Italy's the Foreshadowing emerged from a two-year silence in 2010, bearing the "gifts" of melancholy doom in the shape of sophomore album Oionos. Not for these noble Romans the crude savagery of death/doom: theirs is a finessed and goth-informed style of languid melodic misery quite averse to extra-genre distractions, never mind brute or vulgar displays of power (thrashy bursts, ugly vocals, etc.). Yes, muscular riffs and thunderous percussion do bring down their respective hammers upon sporadic aural bruisers such as "Lost Humanity" and "Chant of Widows" ("Outsiders" also boasts an intriguing new wave energy), but never at the expense of genteel self-control. Instead, typical fare like the title track, "The Dawning," and the evocatively named "Hope. She's in the Water" (which is disappointingly based on Pearl Harbor, not darker mysteries) often mosey along almost too satisfied with their deliberate moroseness. Meanwhile, "Survivors Sleep" does without six-strings entirely, choosing a piano accompaniment instead, and the cover of Sting's "Russians," though daring and handsomely executed, is certainly not for everyone. Furthermore, on many of these tunes, Marco Benevento's shaky operatic baritone can't always match the surrounding instrumental majesty, but his higher registers tend to fare much better. In fact, multi-tracking is definitely his friend, leaving him less naked and exposed to the buffeting waves of doom that endlessly punish the shores of the band's dying musical world -- but not to the point of severely damaging the Foreshadowing's competent second musical observation, Oionos, which they carry out with reliable quality and convincing aplomb.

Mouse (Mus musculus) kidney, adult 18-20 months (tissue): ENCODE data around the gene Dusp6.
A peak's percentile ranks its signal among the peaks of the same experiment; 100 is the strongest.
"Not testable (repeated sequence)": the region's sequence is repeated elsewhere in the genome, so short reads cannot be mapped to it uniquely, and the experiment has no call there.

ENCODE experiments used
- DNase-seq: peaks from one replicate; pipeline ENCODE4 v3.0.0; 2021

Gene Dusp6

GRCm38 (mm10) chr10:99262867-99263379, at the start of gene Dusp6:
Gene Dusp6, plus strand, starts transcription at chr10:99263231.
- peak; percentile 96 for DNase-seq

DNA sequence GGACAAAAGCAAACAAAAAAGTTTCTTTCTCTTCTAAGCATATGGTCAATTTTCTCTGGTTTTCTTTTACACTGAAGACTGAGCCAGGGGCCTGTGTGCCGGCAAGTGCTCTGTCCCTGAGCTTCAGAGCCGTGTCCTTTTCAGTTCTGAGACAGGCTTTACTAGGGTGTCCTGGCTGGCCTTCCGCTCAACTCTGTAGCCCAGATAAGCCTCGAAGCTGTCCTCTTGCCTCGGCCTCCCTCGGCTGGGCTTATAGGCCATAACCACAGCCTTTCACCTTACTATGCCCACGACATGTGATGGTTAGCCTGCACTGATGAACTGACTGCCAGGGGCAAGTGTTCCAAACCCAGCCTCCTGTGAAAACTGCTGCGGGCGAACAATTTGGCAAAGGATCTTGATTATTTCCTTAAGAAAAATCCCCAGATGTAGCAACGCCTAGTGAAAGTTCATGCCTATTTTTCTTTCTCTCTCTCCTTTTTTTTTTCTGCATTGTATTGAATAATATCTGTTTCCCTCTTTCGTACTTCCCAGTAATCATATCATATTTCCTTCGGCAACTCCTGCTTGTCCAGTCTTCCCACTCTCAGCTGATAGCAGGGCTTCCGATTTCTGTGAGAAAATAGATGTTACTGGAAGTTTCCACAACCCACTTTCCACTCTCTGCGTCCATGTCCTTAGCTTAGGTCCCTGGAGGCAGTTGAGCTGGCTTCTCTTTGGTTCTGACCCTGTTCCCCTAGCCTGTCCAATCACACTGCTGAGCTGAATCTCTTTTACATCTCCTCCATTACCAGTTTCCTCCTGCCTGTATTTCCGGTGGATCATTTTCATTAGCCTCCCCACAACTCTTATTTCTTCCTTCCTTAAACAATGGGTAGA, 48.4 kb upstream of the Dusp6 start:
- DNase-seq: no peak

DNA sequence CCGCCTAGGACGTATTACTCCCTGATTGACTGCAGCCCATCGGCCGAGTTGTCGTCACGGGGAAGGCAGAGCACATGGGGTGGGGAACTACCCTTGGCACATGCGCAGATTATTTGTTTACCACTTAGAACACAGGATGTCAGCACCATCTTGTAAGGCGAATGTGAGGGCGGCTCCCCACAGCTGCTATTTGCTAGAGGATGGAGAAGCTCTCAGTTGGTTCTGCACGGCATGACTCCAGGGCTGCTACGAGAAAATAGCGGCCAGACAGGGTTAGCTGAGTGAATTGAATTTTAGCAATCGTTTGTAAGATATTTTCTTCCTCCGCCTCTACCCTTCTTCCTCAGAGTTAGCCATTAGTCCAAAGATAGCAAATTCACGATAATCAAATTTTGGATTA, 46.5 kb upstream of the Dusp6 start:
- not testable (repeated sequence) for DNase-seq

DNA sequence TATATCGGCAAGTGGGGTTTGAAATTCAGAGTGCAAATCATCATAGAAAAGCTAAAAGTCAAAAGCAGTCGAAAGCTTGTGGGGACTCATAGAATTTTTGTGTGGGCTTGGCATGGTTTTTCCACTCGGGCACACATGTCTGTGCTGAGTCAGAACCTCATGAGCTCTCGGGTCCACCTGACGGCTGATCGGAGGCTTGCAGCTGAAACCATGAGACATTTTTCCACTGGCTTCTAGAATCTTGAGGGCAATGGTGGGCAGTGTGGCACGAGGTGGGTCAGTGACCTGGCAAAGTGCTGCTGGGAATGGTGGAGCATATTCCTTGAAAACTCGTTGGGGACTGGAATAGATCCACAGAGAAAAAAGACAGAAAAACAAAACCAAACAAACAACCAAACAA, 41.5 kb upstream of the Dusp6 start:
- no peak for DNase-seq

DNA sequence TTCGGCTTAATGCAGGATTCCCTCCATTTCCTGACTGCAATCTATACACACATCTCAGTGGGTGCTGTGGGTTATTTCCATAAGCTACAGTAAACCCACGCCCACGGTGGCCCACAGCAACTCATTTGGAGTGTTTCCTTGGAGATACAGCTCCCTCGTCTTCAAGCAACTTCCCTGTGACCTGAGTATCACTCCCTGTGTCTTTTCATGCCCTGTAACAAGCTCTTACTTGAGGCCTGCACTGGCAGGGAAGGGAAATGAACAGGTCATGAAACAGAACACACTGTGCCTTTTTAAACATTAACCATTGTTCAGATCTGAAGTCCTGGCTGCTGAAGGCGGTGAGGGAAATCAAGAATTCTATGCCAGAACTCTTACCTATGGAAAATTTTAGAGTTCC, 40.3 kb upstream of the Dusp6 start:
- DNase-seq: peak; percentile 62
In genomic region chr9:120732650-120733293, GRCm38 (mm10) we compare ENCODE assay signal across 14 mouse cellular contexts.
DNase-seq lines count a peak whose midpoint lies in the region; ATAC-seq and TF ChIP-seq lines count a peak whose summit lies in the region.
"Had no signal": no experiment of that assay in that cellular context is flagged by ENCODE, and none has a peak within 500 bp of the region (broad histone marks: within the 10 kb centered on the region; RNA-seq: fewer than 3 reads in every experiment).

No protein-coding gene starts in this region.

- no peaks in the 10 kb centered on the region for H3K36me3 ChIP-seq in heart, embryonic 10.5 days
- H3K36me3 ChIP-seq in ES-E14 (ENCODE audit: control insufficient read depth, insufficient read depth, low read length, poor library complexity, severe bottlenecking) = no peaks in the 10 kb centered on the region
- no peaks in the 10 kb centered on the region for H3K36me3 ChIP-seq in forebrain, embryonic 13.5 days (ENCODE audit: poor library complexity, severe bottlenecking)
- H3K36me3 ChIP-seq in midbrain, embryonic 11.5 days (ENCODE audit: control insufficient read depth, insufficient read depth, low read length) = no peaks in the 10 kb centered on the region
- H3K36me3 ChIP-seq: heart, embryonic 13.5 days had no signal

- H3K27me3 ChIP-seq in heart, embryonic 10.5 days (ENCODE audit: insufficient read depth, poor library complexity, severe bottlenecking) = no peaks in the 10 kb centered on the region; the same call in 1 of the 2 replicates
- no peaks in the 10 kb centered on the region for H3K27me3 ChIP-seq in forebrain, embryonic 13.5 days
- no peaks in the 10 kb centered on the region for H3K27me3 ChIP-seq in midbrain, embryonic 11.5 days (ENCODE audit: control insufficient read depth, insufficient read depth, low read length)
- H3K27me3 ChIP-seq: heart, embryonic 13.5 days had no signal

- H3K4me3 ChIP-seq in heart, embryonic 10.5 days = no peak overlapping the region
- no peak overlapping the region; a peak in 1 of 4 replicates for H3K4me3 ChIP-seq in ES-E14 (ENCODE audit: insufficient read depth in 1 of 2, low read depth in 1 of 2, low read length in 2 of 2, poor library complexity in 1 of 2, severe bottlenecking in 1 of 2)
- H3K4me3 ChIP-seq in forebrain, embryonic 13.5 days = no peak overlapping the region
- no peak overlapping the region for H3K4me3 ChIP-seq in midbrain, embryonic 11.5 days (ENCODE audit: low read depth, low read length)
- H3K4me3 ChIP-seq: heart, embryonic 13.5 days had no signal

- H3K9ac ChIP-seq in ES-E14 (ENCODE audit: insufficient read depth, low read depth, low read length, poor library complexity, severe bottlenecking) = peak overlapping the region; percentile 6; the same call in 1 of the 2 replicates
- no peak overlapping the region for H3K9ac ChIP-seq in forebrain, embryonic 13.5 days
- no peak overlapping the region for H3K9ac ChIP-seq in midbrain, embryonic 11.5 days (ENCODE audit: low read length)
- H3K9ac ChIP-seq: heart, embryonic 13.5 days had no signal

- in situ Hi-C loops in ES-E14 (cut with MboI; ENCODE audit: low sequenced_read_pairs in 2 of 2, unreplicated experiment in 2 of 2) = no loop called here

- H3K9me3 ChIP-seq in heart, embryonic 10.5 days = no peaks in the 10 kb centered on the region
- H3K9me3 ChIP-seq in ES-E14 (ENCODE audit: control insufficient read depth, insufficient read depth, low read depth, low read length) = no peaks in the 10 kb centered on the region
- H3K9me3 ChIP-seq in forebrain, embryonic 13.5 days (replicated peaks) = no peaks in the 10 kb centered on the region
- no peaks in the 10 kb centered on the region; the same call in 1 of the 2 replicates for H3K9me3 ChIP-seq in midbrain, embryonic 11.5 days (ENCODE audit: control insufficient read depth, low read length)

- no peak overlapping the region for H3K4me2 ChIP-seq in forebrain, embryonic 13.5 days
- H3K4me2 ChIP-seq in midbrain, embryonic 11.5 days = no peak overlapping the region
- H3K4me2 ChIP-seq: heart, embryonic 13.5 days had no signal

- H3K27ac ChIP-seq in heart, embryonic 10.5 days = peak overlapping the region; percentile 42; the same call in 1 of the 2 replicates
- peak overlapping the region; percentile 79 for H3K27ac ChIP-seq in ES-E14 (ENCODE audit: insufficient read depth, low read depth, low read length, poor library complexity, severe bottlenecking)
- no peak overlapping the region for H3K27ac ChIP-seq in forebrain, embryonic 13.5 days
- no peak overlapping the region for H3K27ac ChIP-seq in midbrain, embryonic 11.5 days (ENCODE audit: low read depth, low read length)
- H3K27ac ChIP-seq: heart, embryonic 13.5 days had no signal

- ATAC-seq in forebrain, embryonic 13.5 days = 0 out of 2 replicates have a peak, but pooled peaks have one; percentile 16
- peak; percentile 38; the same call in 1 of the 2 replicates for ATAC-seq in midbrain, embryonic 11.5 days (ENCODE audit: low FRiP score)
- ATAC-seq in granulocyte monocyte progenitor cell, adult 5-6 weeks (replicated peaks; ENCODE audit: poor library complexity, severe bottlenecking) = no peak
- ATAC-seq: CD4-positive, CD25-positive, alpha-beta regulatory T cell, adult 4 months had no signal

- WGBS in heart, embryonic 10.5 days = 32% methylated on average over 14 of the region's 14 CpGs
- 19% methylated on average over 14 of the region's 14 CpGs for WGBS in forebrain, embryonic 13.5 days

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AllMusic Review by Eduardo Rivadavia